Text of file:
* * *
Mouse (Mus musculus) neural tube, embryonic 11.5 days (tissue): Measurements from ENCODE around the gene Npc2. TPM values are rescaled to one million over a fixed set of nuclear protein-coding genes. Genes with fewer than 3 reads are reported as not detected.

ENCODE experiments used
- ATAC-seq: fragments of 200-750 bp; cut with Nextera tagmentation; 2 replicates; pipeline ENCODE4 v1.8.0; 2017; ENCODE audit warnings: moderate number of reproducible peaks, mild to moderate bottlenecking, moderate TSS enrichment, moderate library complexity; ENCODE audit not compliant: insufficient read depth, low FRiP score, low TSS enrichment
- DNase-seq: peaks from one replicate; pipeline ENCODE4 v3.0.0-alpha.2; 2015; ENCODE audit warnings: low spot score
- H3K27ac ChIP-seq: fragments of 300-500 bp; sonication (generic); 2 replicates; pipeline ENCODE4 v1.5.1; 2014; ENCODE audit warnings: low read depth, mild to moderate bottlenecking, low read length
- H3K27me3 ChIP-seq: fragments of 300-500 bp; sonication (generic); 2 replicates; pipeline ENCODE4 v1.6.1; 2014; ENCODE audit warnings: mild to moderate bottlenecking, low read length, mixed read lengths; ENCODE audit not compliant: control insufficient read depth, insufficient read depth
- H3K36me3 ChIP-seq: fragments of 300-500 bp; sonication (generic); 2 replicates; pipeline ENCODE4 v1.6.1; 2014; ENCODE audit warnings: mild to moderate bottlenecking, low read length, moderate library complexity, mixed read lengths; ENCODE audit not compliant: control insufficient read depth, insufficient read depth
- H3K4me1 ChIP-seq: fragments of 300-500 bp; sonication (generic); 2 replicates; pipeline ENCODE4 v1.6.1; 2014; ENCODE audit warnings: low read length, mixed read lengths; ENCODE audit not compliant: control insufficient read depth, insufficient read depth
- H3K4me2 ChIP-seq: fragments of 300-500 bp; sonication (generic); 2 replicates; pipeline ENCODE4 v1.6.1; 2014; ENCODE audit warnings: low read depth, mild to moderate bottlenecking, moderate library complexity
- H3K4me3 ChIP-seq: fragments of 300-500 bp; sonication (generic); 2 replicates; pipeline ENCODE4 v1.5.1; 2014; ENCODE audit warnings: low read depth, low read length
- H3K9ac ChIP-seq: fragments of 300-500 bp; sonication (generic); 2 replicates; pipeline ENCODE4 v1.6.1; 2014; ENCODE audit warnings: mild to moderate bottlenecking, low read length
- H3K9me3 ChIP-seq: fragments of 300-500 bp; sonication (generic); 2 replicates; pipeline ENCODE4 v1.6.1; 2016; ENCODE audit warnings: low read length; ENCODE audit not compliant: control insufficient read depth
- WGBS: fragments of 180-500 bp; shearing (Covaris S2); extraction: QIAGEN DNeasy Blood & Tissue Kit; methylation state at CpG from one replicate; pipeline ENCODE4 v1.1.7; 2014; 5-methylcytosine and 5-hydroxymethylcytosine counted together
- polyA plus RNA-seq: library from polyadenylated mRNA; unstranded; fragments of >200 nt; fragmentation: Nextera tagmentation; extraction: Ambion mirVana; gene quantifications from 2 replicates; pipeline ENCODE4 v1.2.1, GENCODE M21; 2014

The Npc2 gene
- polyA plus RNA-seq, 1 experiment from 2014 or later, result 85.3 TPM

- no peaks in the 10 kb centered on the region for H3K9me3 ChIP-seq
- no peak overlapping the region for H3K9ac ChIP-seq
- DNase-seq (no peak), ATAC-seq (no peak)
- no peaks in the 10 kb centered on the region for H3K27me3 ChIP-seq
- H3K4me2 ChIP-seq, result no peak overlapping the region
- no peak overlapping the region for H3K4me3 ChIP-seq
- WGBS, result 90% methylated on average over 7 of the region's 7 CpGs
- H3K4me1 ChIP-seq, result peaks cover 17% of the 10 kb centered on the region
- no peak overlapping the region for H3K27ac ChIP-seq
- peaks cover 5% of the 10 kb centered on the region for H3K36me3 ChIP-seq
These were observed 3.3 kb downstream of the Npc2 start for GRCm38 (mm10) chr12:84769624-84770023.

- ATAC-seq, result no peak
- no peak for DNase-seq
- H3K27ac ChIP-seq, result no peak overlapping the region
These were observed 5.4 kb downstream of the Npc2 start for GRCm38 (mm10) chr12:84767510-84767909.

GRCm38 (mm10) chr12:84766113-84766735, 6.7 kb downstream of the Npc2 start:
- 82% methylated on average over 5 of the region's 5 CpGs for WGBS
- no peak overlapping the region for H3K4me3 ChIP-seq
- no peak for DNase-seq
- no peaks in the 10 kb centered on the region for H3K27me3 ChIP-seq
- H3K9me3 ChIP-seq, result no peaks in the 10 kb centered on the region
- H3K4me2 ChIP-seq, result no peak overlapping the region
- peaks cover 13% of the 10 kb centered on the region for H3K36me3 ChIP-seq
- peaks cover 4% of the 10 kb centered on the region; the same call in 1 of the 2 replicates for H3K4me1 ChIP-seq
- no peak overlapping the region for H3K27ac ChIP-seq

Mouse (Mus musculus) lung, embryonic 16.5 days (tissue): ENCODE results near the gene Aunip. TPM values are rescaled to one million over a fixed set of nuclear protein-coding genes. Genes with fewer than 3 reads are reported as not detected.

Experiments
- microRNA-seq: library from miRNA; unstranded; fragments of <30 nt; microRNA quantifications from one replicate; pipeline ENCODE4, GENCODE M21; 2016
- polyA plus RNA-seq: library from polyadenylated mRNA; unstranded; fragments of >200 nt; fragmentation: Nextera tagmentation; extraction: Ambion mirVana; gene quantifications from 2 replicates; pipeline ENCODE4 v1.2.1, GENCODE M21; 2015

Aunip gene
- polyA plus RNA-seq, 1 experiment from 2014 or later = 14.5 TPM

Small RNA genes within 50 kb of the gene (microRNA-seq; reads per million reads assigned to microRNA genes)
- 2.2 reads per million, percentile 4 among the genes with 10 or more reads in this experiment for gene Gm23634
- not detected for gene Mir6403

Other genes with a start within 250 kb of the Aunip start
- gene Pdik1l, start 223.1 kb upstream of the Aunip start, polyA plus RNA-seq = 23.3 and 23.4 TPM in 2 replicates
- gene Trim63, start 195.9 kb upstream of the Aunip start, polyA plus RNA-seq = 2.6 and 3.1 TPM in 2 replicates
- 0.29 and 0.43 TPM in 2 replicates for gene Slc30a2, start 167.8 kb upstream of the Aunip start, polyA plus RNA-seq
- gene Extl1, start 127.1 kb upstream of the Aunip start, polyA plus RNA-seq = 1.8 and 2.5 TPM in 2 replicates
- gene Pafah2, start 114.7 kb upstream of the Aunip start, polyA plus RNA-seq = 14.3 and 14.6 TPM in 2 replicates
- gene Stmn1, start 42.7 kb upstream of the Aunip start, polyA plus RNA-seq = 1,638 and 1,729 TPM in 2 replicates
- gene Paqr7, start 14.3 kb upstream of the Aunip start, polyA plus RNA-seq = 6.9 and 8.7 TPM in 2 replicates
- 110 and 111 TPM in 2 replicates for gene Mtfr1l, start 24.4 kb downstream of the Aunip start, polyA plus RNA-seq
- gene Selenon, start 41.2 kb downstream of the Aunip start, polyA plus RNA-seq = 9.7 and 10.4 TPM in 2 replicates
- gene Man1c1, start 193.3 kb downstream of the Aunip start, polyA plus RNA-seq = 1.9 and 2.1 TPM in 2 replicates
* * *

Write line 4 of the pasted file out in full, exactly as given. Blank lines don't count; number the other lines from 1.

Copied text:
- DNase-seq: peaks from one replicate; pipeline ENCODE4 v3.0.0-alpha.2; 2015; ENCODE audit warnings: low spot score